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Title: User-Driven Innovation: The World's First Business Computer
Publisher: McGraw-Hill Book Co Ltd
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Today every business has its computers. This book looks back to a time when the business computer was unknown. It was almost fifty years ago that a British catering company, then a household name for its teashops and swiss rolls, identified the part that only a computer could play in running its business. Since none existed or was in prospect, it set about designing and building a business computer of its own.
This book is a firsthand account of how this astonishing user-innovation came about. It is a flesh and blood, warts and all story told by the participants. It brims over with the enthusiasm that enabled the unlikeliest of organisations to lead the way into the future that has become so familiar to us.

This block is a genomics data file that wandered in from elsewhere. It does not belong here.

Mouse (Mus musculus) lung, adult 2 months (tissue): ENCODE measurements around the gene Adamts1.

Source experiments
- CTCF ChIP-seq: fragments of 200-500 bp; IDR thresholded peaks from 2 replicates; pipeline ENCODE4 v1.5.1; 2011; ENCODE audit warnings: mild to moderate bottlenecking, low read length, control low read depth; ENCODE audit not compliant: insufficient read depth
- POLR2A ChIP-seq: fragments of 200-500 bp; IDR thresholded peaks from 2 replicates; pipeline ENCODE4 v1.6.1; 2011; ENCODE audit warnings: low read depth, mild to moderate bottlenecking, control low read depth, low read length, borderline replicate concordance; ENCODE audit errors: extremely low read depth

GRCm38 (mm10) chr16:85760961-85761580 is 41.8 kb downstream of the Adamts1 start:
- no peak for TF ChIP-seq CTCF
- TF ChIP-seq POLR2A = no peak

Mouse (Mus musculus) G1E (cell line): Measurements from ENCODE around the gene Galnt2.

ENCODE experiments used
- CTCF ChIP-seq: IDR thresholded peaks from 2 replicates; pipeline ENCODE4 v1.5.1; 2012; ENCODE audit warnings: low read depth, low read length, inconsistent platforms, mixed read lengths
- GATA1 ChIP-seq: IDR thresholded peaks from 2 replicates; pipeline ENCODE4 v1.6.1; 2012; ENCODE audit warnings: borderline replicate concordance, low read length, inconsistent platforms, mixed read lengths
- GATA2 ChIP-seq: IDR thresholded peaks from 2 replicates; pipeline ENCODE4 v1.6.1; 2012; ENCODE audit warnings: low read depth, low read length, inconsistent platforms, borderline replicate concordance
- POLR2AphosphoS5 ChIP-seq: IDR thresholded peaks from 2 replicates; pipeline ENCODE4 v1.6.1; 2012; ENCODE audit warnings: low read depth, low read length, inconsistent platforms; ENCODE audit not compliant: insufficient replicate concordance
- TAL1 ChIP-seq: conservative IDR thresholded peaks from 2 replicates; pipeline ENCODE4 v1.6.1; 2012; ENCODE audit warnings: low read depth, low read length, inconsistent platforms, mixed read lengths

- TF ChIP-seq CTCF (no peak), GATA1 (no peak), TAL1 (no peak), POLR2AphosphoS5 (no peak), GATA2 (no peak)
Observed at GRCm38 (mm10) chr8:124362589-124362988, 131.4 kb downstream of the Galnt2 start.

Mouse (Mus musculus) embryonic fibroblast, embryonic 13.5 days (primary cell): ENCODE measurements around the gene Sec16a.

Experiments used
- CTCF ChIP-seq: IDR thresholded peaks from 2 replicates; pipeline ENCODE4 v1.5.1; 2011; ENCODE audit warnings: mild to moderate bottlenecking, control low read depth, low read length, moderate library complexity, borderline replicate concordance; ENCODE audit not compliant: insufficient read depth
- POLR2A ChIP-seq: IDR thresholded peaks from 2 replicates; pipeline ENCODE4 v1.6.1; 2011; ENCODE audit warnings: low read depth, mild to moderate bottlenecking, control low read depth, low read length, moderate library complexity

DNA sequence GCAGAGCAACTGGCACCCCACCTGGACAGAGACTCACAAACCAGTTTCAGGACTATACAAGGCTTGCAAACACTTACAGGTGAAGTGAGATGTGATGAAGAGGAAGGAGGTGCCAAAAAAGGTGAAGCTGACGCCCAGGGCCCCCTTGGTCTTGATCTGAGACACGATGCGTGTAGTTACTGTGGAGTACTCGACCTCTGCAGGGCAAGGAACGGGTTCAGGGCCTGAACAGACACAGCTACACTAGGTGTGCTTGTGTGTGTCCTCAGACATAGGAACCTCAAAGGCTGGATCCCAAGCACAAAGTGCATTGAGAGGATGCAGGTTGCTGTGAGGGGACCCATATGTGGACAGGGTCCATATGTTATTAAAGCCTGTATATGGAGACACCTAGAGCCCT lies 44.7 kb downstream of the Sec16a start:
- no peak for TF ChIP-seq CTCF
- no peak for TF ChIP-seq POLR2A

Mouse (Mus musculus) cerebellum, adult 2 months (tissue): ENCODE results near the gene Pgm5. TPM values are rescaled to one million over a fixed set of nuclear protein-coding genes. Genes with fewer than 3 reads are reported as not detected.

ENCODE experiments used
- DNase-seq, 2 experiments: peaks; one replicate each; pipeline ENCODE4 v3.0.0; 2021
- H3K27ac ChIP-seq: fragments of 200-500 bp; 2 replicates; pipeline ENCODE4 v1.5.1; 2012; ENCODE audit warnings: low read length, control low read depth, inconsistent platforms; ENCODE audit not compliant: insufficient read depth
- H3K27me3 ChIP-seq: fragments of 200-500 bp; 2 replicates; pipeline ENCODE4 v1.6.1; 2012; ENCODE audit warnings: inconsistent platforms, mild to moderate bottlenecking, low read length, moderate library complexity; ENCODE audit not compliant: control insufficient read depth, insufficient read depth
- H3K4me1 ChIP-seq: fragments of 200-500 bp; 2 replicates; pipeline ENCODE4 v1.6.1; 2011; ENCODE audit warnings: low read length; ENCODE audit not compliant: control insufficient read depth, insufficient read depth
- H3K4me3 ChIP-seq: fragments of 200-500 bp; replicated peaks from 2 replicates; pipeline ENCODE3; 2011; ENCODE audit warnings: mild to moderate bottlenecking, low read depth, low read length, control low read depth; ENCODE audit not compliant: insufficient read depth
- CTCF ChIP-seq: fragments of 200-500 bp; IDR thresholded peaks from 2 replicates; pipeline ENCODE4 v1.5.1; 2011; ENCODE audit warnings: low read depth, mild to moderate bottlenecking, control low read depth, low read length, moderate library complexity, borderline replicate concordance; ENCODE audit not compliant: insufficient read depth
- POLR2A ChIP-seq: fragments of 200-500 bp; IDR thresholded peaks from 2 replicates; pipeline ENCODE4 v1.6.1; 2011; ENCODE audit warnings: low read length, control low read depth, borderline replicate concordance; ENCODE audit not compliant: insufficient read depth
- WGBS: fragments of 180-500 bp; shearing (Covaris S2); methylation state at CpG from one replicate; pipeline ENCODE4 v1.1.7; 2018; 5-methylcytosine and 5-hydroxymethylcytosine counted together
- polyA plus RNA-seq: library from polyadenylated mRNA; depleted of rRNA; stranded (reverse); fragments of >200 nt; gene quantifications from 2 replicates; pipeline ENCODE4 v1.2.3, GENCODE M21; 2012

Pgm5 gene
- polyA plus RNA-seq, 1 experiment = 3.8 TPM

The narrative sketches the brief twenty-year life and times of LEO, the computer and the organisation that resulted. It tells of the trip to the USA in 1947 to discover the truth about the 'Electronic Brain' that was being built for ballistic studies. It goes on to relate how a machine especially attuned to the much more exacting demands of time-critical office work was built and programmed, leading to the running of the world's first regular, routine business application in November 1951. There are individual accounts of some of the earliest jobs written by the consultants who brought them to fruition. It concludes with the different strands coming together to provide the essence of the LEO credo of comprehensive, integrated, secure, action-stimulating implementations. These were exciting times in which the dynamic of an extraordinary group of people, produced the world's first business computer operation.
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